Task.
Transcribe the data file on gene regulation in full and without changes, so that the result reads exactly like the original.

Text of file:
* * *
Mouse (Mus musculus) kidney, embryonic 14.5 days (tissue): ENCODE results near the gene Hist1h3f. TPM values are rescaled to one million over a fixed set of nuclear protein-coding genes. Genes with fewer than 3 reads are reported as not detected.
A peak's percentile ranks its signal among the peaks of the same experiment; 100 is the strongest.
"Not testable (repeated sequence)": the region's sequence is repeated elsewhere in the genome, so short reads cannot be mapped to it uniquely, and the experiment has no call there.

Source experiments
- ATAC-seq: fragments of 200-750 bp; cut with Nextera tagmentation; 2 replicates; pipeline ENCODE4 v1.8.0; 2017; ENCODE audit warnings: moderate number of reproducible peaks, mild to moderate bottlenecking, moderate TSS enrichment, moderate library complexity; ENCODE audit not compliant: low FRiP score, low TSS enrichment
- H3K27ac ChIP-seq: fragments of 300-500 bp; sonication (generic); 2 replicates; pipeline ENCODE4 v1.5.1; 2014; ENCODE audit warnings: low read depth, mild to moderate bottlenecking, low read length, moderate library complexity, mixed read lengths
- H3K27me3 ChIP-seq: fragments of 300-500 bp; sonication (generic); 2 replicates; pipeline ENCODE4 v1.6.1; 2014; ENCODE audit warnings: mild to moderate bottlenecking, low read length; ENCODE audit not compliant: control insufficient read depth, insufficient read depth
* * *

Mouse (Mus musculus) kidney, embryonic 14.5 days (tissue): ENCODE results near the gene Hist1h3f. TPM values are rescaled to one million over a fixed set of nuclear protein-coding genes. Genes with fewer than 3 reads are reported as not detected.
A peak's percentile ranks its signal among the peaks of the same experiment; 100 is the strongest.
"Not testable (repeated sequence)": the region's sequence is repeated elsewhere in the genome, so short reads cannot be mapped to it uniquely, and the experiment has no call there.

Source experiments
- ATAC-seq: fragments of 200-750 bp; cut with Nextera tagmentation; 2 replicates; pipeline ENCODE4 v1.8.0; 2017; ENCODE audit warnings: moderate number of reproducible peaks, mild to moderate bottlenecking, moderate TSS enrichment, moderate library complexity; ENCODE audit not compliant: low FRiP score, low TSS enrichment
- H3K27ac ChIP-seq: fragments of 300-500 bp; sonication (generic); 2 replicates; pipeline ENCODE4 v1.5.1; 2014; ENCODE audit warnings: low read depth, mild to moderate bottlenecking, low read length, moderate library complexity, mixed read lengths
- H3K27me3 ChIP-seq: fragments of 300-500 bp; sonication (generic); 2 replicates; pipeline ENCODE4 v1.6.1; 2014; ENCODE audit warnings: mild to moderate bottlenecking, low read length; ENCODE audit not compliant: control insufficient read depth, insufficient read depth